Being aware of those qualities facilitates defining your product more broadly. This, in turn, helps you widen the range of applications it offers, and the number of needs it satisfies. This is proven immensely helpful in coming up with new blog post ideas.
Do you need more examples? Okay, so let’s explore other areas.
Residential construction industry: Let’s take wooden pallets. When looking for keywords, don’t focus only on their prime application, which is to support goods while being lifted by a fork truck. Try showing the wooden pallets to those who like simple pieces of furniture made from the very wooden pallets. You may even take a step further and create a DIY blog to publish easy-to-follow projects for those who like creating stuff from the pallet planks.
When it comes to blogging, it’s worth realizing that writing posts that revolve around one product, yet target various clients, has a positive effect on your conversion rate.
Naturally, the chance of attracting those who aren’t aware of the products you offer is lower than reaching those who have clearly defined needs and look exactly for a led wristband/pocket first aid kit / wooden pallets. Yet, you need to be aware that such blog posts play an important role in increasing your brand awareness and helping to grow your audience.
STAGE 2 Analyze Your New Keywords for SEO
Once you come up with new ideas for your blog posts, you need to check whether the searchers actually look for such content. In other words, you must be sure your initial ideas cover topics that are actually searched for by internet users
For that reason, when creating a blog post, always optimize it for the keywords that have the potential to bring a new audience to your website. And for that, you absolutely need to run a keyword analysis. Here are two ideas on how to do it:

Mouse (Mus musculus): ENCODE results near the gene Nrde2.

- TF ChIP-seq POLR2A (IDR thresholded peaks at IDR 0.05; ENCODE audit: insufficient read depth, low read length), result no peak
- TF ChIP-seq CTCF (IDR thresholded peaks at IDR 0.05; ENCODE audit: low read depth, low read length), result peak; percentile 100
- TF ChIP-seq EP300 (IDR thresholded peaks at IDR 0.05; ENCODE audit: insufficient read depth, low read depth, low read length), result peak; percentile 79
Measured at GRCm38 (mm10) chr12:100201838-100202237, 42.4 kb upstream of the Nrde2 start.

- check the metrics of chosen and related keywords
- look up the results that appear on Google after typing a particular keyphrase
In a moment you will learn how to use both solutions.
Before, however, there is one more thing you need to realize. For both methods, you need an SEO tool that shows the basic keyword metrics. To me, it’s Ahrefs, but it doesn’t mean it has to be your go-to, too.
Resign from Overly General Keywords
Going for high-volume keywords is tempting and seems logical, yet it’s worth bearing in mind that such phrases may be simply too general, meaning hard to rank for.
Keyphrases like “gift ideas for kids” or “best gifts for kids” have a high search volume, that’s obvious. However, the chances that a person who puts this keyword into the Google search bar wants to buy a led bracelet for their kid are slim, aren’t they?
Besides, the chances to rank high for such general and highly-competitive keywords are rather slim.
Instead, think about the qualities of your product (the same way we did it above), and take them into account while formulating and selecting the new keywords. Led wristband is relatively cheap, which means your blog post may answer the search intent of a person typing:
- “inexpensive gifts for kids”,
- “cheap kid’s gifts”, or
- “small gifts for preschoolers”.
Even “classroom awards ideas for first-grade students” may be more profitable for you as awards given to pupils are usually relatively cheap, small, and purposeful (promote safety). Besides, such a keyword is definitely less competitive (I’ll show you how to run a keyword competition analysis in a moment).
In addition, optimizing blog posts for long tail keywords brings to your website those who actually look for the items you offer: small, inexpensive and purposeful – just as your led wristbands. Once you welcome such a searcher on your website, they’re more likely to convert.
Now that you understand the power of long tail keywords, let’s see how you can verify the potential of the new keywords you want to rank for.
Exploring the Potential of Long Tail Keywords
Naturally, the more keyword analysis you perform, the better you are at selecting the phrases that deliver the desired result. It’s way easier for experienced SEOs, who have conducted thousands of such analyses in their lifetimes, to come up with new long tail keywords that improve conversion rates.
However, it doesn’t mean your analysis won’t help you pick the right keywords for writing the new-audience-enticing blog posts.
This is how the process of coming up with new keywords should be carried out.
STEP 1 Start with creating a mind map or a list of associations that revolve around your product. In the case of the led wristband, these could be the following:
- it’s useful for runners as it keeps them safe while exercising outdoors
- it’s a great small gift idea
- it’s affordable